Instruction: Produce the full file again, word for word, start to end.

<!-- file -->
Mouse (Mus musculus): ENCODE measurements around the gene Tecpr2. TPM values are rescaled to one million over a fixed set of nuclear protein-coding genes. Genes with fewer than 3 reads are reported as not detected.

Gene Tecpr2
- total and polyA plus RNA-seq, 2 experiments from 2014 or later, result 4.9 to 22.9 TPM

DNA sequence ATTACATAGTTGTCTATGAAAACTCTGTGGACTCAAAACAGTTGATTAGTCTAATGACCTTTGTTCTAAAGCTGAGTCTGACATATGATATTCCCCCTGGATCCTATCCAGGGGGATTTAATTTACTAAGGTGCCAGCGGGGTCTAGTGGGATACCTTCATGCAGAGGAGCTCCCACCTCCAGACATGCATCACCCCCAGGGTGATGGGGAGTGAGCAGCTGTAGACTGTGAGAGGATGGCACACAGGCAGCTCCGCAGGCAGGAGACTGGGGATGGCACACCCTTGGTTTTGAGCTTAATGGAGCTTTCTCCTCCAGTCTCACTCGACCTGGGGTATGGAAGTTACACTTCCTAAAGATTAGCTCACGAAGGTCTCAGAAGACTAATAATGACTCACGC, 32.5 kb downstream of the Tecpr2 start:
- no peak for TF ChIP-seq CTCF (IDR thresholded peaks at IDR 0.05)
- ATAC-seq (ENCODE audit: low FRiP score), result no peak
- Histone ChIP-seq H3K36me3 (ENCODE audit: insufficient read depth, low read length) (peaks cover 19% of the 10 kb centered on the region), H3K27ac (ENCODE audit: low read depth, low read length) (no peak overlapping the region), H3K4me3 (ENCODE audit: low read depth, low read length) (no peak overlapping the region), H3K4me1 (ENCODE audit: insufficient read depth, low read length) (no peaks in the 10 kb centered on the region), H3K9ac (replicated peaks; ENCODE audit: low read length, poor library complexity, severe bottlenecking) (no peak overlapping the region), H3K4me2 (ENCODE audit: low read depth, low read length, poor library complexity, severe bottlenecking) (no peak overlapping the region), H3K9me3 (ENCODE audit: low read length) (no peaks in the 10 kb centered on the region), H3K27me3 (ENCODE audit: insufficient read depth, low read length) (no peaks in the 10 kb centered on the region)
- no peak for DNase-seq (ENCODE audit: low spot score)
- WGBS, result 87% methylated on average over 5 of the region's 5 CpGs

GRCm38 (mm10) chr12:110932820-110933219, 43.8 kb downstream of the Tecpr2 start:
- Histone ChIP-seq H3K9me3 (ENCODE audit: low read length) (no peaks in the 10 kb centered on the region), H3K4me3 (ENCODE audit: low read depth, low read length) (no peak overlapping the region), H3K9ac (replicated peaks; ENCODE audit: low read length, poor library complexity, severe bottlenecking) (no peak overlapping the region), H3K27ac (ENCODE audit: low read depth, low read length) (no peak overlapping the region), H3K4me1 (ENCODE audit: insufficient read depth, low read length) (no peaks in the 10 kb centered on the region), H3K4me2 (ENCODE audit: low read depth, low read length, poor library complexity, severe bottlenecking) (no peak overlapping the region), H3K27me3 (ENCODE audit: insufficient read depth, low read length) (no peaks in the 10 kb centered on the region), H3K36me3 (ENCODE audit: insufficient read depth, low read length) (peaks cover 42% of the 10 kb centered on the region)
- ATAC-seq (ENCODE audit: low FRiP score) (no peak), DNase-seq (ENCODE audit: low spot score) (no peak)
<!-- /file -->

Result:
Mouse (Mus musculus): ENCODE measurements around the gene Tecpr2. TPM values are rescaled to one million over a fixed set of nuclear protein-coding genes. Genes with fewer than 3 reads are reported as not detected.

Gene Tecpr2
- total and polyA plus RNA-seq, 2 experiments from 2014 or later, result 4.9 to 22.9 TPM

DNA sequence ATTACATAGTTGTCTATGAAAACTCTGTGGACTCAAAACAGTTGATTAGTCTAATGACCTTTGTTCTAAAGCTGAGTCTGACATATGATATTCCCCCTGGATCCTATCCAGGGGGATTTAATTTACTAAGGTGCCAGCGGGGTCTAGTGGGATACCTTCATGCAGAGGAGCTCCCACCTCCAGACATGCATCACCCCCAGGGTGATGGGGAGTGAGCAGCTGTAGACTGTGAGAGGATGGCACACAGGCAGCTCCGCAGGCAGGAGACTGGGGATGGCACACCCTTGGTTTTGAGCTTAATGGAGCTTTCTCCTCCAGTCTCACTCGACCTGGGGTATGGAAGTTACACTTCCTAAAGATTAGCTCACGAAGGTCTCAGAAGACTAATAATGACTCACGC, 32.5 kb downstream of the Tecpr2 start:
- no peak for TF ChIP-seq CTCF (IDR thresholded peaks at IDR 0.05)
- ATAC-seq (ENCODE audit: low FRiP score), result no peak
- Histone ChIP-seq H3K36me3 (ENCODE audit: insufficient read depth, low read length) (peaks cover 19% of the 10 kb centered on the region), H3K27ac (ENCODE audit: low read depth, low read length) (no peak overlapping the region), H3K4me3 (ENCODE audit: low read depth, low read length) (no peak overlapping the region), H3K4me1 (ENCODE audit: insufficient read depth, low read length) (no peaks in the 10 kb centered on the region), H3K9ac (replicated peaks; ENCODE audit: low read length, poor library complexity, severe bottlenecking) (no peak overlapping the region), H3K4me2 (ENCODE audit: low read depth, low read length, poor library complexity, severe bottlenecking) (no peak overlapping the region), H3K9me3 (ENCODE audit: low read length) (no peaks in the 10 kb centered on the region), H3K27me3 (ENCODE audit: insufficient read depth, low read length) (no peaks in the 10 kb centered on the region)
- no peak for DNase-seq (ENCODE audit: low spot score)
- WGBS, result 87% methylated on average over 5 of the region's 5 CpGs

GRCm38 (mm10) chr12:110932820-110933219, 43.8 kb downstream of the Tecpr2 start:
- Histone ChIP-seq H3K9me3 (ENCODE audit: low read length) (no peaks in the 10 kb centered on the region), H3K4me3 (ENCODE audit: low read depth, low read length) (no peak overlapping the region), H3K9ac (replicated peaks; ENCODE audit: low read length, poor library complexity, severe bottlenecking) (no peak overlapping the region), H3K27ac (ENCODE audit: low read depth, low read length) (no peak overlapping the region), H3K4me1 (ENCODE audit: insufficient read depth, low read length) (no peaks in the 10 kb centered on the region), H3K4me2 (ENCODE audit: low read depth, low read length, poor library complexity, severe bottlenecking) (no peak overlapping the region), H3K27me3 (ENCODE audit: insufficient read depth, low read length) (no peaks in the 10 kb centered on the region), H3K36me3 (ENCODE audit: insufficient read depth, low read length) (peaks cover 42% of the 10 kb centered on the region)
- ATAC-seq (ENCODE audit: low FRiP score) (no peak), DNase-seq (ENCODE audit: low spot score) (no peak)